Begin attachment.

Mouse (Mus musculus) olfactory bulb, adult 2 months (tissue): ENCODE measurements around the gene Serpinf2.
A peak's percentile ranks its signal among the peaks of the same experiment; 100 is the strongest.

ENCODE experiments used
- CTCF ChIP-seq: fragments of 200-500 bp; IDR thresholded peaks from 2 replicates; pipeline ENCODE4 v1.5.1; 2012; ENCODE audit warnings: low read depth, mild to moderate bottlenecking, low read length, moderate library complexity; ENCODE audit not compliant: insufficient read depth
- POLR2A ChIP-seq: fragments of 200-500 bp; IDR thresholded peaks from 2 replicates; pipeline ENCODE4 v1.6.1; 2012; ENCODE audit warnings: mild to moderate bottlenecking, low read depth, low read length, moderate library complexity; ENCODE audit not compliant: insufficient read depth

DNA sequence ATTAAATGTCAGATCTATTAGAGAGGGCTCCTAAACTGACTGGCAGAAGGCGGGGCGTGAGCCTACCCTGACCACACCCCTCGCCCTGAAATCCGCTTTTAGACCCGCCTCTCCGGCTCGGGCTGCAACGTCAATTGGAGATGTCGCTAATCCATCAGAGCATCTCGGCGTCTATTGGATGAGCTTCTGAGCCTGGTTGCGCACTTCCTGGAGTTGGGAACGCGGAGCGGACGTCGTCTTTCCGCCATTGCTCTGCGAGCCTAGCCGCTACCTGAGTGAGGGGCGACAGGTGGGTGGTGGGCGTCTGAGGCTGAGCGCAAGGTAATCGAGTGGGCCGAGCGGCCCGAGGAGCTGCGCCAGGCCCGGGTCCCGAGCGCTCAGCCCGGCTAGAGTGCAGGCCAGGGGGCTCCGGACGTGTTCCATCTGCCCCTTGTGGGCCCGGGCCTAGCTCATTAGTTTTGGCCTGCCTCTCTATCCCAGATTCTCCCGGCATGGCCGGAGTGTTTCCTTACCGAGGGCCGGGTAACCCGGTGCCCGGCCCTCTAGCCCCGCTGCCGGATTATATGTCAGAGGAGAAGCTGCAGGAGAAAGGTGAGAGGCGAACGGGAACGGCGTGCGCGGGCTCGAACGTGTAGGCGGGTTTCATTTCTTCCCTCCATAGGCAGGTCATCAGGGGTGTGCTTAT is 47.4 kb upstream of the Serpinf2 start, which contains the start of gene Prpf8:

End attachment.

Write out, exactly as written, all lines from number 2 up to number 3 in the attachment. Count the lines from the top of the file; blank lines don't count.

A peak's percentile ranks its signal among the peaks of the same experiment; 100 is the strongest.

ENCODE experiments used